c) Said defense witnesses’ declarations were found to be either strangely unnatural or biased and coached. Barasi stood at the same place where he was for thirty (30) minutes doing nothing. Parallag and Maragun gave not explanation how they came to meet at the crime scene after not seeing each other for a period of almonst twenty years. Parallag’s claim that he was investigated by the NBI was firmly denied by Florencio Binalay, the head of the NBI team which investigated the incident. (Decision, pp.151, 153 to 159, Record).[29]
An adverse inference may also be deduced from appellant's failure to take the witness stand. While his failure to testify cannot be considered against him, it may however help in determining his guilt. 'I'he unexplained failure of the accused to testify, under a circumstance where the crime imputed to him is so serious that places in the balance his very life and that his testimony might at least help in advancing his defense, gives rise to an inference that he did not want to testify because he did not want to betray himself.[30]

An innocent person will at once naturally and emphatically repel an accusation of crime, as a matter of self-preservation, and as a precaution against prejudicing himself. A person's silence, therefore, particularly when it is persistent, may justify an inference that he is not innocent. Thus, we have the general principle that when an accused is silent when he should speak, in circumstances where an innocent person so situated would have spoken, on being accused of a crime, his silence and omission are admissible in evidence against him. Accordingly, it has been aptly said that silence may be assent as well as consent, and may, where a direct and specific accusation of crime is made, be regarded under some circumstances as a quasi-confession.[31]

Likewise, appellant's flight and his use of a different name to hide his identity is a clear and positive indication of his guilt. It is a well-entrenched doctrine that the flight of an accused from the scene of the crime and his act of hiding himself until he was arrested are circumstances highly indicative of his guilt, for, as has long been wisely said, the wicked flee even when no man pursueth but the righteous are as bold as a lion.[32]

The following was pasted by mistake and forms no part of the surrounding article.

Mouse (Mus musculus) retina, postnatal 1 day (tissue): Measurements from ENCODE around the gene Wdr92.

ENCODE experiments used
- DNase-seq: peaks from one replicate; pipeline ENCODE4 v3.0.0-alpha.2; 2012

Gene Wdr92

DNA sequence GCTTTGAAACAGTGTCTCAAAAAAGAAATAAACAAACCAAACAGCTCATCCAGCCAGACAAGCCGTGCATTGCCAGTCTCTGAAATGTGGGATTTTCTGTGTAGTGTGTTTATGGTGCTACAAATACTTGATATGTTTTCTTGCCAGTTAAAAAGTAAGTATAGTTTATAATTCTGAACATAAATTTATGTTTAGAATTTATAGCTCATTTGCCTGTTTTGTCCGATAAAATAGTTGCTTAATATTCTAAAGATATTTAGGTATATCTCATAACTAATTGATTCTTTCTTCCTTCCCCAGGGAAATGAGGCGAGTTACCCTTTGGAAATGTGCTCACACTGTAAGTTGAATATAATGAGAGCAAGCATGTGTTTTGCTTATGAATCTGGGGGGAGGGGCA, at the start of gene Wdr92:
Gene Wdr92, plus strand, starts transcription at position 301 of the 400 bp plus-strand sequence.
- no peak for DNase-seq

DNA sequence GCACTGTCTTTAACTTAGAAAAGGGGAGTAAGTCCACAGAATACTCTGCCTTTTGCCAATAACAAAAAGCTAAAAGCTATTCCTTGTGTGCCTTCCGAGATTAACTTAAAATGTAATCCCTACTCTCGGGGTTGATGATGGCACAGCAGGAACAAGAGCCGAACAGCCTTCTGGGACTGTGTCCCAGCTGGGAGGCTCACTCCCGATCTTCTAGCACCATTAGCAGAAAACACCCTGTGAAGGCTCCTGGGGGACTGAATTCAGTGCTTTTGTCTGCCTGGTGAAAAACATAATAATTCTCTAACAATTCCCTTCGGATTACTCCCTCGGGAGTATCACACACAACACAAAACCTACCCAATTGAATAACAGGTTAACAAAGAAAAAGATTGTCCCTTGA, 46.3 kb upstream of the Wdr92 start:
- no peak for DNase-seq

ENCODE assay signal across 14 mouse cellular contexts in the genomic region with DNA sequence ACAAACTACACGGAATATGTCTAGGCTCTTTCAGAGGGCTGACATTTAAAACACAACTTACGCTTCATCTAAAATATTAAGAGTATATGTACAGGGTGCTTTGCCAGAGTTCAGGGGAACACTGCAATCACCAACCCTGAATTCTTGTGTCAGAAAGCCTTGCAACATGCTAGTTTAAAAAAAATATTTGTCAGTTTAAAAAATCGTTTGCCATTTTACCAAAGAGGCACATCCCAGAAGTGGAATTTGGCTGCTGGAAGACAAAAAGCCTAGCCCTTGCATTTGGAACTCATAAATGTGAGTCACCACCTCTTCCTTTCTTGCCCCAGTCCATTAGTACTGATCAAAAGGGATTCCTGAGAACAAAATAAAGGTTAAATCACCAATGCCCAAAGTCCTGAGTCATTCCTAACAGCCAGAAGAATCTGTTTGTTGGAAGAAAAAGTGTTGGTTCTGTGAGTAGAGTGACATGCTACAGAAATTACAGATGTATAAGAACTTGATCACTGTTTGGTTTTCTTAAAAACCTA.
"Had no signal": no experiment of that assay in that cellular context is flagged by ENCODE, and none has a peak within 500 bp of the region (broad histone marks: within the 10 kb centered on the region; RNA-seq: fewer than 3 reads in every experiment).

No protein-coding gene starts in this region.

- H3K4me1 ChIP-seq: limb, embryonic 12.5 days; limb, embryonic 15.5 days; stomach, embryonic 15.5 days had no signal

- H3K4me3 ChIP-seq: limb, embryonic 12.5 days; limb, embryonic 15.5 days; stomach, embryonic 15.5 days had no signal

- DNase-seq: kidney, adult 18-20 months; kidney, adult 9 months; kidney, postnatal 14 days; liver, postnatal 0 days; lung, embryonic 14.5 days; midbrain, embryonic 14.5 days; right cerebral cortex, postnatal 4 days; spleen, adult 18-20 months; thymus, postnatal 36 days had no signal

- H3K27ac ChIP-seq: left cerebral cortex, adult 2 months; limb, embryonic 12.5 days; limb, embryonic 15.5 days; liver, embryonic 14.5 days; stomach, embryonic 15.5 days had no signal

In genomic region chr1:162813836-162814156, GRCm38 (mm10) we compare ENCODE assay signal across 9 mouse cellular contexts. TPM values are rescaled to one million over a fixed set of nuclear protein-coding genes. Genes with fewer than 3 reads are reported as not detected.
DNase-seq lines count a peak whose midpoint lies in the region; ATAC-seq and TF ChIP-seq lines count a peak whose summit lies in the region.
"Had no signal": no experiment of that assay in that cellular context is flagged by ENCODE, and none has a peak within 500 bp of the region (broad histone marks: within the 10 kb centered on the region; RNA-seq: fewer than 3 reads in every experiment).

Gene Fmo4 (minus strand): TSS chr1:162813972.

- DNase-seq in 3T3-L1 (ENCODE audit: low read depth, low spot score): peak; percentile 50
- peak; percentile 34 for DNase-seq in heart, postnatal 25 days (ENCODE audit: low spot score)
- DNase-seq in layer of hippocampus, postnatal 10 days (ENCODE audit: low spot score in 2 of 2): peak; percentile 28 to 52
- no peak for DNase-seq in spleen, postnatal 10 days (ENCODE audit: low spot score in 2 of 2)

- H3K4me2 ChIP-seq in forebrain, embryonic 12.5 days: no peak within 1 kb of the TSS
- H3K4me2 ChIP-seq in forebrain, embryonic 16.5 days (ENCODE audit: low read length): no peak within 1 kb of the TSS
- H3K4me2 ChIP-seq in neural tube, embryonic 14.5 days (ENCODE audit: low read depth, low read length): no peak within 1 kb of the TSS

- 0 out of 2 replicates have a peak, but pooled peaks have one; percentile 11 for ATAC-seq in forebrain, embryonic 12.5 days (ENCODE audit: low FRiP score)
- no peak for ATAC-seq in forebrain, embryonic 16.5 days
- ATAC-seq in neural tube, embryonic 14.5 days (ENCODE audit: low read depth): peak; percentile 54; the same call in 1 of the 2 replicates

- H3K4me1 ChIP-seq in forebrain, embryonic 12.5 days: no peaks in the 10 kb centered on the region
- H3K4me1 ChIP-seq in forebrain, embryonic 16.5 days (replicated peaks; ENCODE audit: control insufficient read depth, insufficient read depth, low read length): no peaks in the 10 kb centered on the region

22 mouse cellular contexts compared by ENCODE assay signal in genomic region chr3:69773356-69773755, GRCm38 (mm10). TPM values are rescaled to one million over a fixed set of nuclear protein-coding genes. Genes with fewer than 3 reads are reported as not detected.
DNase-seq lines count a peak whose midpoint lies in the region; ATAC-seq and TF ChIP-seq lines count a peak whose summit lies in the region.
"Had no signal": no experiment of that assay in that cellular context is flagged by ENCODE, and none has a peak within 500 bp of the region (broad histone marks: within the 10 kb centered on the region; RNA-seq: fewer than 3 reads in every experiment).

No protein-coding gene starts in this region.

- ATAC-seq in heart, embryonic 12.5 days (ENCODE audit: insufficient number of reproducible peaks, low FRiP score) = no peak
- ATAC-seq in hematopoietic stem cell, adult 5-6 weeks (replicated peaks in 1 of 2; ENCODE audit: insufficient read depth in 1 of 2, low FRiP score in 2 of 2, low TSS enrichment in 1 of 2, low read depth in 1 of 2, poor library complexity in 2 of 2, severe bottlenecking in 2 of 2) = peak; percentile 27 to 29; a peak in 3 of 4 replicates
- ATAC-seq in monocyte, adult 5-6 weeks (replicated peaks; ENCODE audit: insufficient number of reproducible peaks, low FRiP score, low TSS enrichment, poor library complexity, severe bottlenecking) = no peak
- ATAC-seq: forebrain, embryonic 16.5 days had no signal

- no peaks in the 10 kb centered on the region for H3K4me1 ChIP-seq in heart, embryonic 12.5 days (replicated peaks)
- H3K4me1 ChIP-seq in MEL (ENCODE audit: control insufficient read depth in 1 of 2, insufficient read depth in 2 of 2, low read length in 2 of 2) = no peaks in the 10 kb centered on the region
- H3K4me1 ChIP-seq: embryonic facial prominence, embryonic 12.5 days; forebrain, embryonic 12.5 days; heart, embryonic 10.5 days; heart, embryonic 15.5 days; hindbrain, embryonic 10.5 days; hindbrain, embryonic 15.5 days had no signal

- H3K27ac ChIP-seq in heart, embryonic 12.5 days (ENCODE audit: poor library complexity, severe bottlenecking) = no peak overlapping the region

It is beyond debate that the qualifying circumstance of treachery was properly appreciated by the court below. The attack upon Atty. Monteclaro, who was unarmed, was swift and unexpected. He had not committed the slightest provocation and was totally unaware of the murderous designs of appellant.[33] Treachery is present where the shooting was unexpected and sudden, giving the unarmed victim, no chance whatsoever to defend himself.[34]

And, now, on the civil liability of appellant. The award by the trial court of P100,000.00 as compensatory damages in the form of civil indemnity for the death of Atty. Monteclaro, for which no proof is required, must be reduced to P50,000.00 in accordance with current jurisprudence.[35]

As to the amount of indemnity for the loss of earning capacity of the deceased, the award of P2,500,000.00 by the trial court is in order. The victim was earning around P250,000.00 a year, and this fact was even admitted by the defense. At the time of his death, he was 55 years old. The trial court was correct in deducting from the annual gross income the sum of P100,000.00 as reasonable and necessary living expenses. The earning capacity, as an element of damages to one's estate for his death by wrongful act, is necessarily his net earning capacity or his capacity to acquire money, less the necessary expenses for his own living. Stated otherwise, the amount recoverable does not mean the loss of the entire earnings, but rather the loss of that portion of the earnings which the beneficiary would have received.[36] Thus, using the formula which has been repeatedly adopted by this Court,[37] the loss of earning capacity of the deceased victim must be computed as follows: